Substance-related characteristics
Figure 1 – The five, interconnected, substance-related characteristics that potentially affect bereavement. (Cartwright 2020).

Each characteristic is a cluster of related experiences. Also, these characteristics are inter-connected and influence each other, see Figure 1. For example, a bereaved person who misunderstands addictive substance use is likely to have more unfinished business and find the death harder to understand, addictive use increases their risk of being stigmatised, and all these combine to produce an unexpectedly severe, complex and long-lasting bereavement.

The model offers a way to make sense of someone’s grief. In addition, each of these five potential characteristics can be ‘reframed’ as needs, that support can help a bereaved person to meet. So, in the example above, support can meet the needs to understand addictive substance use, to work through unfinished business, to make sense of the death, to develop resilience against stigma, and to cope better with a difficult bereavement. The meeting of these many needs facilitates more effective grieving, and how this can happen is described in the book, along with many accounts and case studies of these bereavements.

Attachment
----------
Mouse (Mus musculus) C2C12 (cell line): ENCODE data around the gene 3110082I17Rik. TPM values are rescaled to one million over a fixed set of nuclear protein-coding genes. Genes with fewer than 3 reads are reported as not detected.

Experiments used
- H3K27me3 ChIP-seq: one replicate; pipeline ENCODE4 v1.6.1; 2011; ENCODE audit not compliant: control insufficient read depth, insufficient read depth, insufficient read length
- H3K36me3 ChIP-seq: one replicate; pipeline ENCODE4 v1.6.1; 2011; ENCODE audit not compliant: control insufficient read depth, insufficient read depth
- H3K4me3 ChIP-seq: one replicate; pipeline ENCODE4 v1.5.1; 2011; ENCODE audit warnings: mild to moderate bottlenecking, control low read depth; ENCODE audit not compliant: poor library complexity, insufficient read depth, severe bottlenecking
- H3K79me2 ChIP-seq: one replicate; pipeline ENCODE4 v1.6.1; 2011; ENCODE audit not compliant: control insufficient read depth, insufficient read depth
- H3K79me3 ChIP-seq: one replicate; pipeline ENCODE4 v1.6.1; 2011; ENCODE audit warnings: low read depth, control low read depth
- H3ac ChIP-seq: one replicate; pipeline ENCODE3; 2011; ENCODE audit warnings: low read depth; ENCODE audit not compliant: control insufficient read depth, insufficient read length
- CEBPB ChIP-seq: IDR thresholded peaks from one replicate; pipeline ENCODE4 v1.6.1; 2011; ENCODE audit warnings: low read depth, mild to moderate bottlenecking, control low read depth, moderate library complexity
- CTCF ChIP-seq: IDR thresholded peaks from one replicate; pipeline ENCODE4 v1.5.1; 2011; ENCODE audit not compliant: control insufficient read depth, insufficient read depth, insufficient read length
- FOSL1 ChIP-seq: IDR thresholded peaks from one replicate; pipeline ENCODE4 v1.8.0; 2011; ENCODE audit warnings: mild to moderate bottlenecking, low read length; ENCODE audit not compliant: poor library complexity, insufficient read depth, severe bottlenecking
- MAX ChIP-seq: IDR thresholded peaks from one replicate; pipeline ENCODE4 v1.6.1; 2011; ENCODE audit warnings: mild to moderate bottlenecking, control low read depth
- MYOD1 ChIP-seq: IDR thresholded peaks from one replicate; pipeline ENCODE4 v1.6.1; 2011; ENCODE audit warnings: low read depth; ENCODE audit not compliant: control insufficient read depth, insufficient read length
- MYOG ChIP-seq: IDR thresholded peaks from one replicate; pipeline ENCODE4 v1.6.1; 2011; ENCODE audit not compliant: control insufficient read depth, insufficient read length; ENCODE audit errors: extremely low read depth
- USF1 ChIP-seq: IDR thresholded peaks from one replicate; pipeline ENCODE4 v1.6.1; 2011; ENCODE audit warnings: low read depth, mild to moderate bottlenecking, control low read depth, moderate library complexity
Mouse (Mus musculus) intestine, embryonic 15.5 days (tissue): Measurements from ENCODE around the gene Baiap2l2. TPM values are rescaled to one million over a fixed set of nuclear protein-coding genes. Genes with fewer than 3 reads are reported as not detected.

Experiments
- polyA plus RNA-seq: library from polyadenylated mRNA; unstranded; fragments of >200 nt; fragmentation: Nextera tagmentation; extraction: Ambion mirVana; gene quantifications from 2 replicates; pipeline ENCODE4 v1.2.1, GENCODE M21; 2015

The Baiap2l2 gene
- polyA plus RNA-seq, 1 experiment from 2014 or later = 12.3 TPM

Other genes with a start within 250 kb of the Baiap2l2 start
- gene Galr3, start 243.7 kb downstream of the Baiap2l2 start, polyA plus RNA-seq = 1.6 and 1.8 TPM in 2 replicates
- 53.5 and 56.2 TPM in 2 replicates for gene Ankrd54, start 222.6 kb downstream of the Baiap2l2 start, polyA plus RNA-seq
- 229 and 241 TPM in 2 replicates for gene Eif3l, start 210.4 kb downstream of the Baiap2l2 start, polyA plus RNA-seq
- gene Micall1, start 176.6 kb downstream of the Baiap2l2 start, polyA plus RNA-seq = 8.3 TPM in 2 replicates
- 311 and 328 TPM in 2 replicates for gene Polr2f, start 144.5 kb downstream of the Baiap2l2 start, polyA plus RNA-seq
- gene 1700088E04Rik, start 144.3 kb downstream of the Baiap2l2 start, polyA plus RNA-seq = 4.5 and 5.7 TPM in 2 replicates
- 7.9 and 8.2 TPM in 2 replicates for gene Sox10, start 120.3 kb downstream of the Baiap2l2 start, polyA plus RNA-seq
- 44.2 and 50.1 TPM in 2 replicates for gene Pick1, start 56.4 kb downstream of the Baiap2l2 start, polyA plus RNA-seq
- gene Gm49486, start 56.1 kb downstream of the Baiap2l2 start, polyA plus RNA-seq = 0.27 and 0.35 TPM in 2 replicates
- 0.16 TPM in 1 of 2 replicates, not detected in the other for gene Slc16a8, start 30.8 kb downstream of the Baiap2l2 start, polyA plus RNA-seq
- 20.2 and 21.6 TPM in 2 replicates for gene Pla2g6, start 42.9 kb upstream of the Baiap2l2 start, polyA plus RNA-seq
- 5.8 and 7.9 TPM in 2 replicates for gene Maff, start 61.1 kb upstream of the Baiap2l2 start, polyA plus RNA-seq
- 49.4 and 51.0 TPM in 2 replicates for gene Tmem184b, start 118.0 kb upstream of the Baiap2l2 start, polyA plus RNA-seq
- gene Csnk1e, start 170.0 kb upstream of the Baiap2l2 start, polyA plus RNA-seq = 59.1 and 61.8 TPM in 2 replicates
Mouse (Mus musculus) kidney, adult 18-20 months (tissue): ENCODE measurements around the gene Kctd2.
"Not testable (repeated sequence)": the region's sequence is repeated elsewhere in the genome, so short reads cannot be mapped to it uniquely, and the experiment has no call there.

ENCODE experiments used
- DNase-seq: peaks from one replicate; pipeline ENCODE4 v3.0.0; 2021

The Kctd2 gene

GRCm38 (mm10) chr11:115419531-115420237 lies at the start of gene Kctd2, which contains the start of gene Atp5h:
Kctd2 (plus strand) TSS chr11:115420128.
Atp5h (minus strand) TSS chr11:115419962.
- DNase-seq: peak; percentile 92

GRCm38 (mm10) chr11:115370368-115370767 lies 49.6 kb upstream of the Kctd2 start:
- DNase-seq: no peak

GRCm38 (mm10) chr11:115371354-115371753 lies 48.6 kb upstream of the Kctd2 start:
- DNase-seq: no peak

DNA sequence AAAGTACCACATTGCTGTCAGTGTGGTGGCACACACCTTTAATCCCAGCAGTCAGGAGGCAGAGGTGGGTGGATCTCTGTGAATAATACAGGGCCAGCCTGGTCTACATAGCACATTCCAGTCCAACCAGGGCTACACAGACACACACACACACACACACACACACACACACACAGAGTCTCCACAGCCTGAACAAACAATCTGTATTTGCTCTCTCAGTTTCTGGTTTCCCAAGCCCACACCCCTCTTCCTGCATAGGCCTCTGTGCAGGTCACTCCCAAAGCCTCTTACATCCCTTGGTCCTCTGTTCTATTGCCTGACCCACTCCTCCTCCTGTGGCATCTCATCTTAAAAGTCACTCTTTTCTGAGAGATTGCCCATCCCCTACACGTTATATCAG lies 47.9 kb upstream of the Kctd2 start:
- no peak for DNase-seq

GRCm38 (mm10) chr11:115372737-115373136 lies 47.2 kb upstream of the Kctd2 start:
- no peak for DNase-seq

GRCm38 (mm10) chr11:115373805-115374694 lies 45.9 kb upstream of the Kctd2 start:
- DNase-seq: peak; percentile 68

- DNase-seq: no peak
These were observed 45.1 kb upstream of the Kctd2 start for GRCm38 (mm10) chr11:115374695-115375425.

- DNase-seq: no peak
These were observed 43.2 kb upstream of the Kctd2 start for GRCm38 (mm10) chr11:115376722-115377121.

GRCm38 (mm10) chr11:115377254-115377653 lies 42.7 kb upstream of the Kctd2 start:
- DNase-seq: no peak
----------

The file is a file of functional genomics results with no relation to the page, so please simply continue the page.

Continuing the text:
Further information about Peter Cartwright’s book, Supporting people bereaved through a substance-related death is available here.

For information about Adfam’s range of bereavement training, delivered by Peter, visit the Training page.

This blog was originally published by Adfam. You can read the original post here.

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Related article:

(News, April 2024): UK alcohol deaths at highest ever level